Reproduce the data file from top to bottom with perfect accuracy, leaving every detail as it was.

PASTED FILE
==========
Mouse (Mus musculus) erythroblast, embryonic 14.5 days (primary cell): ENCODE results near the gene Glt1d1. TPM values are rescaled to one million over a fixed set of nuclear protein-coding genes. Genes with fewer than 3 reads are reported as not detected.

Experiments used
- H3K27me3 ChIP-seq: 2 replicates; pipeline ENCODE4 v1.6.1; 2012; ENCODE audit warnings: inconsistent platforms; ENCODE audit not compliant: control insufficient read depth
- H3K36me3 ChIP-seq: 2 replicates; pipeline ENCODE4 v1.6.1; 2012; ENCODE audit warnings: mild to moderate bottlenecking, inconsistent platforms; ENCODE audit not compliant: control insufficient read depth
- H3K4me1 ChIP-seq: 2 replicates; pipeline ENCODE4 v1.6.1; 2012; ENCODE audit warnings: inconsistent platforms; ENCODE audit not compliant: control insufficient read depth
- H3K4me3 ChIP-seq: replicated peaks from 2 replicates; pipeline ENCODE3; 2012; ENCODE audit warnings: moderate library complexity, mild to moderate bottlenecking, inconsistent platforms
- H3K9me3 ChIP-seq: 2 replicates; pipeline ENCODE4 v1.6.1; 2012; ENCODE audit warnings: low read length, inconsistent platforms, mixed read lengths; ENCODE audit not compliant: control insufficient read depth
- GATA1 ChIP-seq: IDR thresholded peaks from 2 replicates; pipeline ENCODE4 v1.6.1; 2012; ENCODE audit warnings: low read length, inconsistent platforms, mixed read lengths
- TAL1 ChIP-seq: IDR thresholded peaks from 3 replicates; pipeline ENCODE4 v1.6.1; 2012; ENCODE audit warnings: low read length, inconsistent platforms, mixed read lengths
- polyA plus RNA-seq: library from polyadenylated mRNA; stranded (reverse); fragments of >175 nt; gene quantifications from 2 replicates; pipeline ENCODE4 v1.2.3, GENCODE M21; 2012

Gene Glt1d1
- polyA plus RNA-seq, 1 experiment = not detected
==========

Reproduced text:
Mouse (Mus musculus) erythroblast, embryonic 14.5 days (primary cell): ENCODE results near the gene Glt1d1. TPM values are rescaled to one million over a fixed set of nuclear protein-coding genes. Genes with fewer than 3 reads are reported as not detected.

Experiments used
- H3K27me3 ChIP-seq: 2 replicates; pipeline ENCODE4 v1.6.1; 2012; ENCODE audit warnings: inconsistent platforms; ENCODE audit not compliant: control insufficient read depth
- H3K36me3 ChIP-seq: 2 replicates; pipeline ENCODE4 v1.6.1; 2012; ENCODE audit warnings: mild to moderate bottlenecking, inconsistent platforms; ENCODE audit not compliant: control insufficient read depth
- H3K4me1 ChIP-seq: 2 replicates; pipeline ENCODE4 v1.6.1; 2012; ENCODE audit warnings: inconsistent platforms; ENCODE audit not compliant: control insufficient read depth
- H3K4me3 ChIP-seq: replicated peaks from 2 replicates; pipeline ENCODE3; 2012; ENCODE audit warnings: moderate library complexity, mild to moderate bottlenecking, inconsistent platforms
- H3K9me3 ChIP-seq: 2 replicates; pipeline ENCODE4 v1.6.1; 2012; ENCODE audit warnings: low read length, inconsistent platforms, mixed read lengths; ENCODE audit not compliant: control insufficient read depth
- GATA1 ChIP-seq: IDR thresholded peaks from 2 replicates; pipeline ENCODE4 v1.6.1; 2012; ENCODE audit warnings: low read length, inconsistent platforms, mixed read lengths
- TAL1 ChIP-seq: IDR thresholded peaks from 3 replicates; pipeline ENCODE4 v1.6.1; 2012; ENCODE audit warnings: low read length, inconsistent platforms, mixed read lengths
- polyA plus RNA-seq: library from polyadenylated mRNA; stranded (reverse); fragments of >175 nt; gene quantifications from 2 replicates; pipeline ENCODE4 v1.2.3, GENCODE M21; 2012

Gene Glt1d1
- polyA plus RNA-seq, 1 experiment = not detected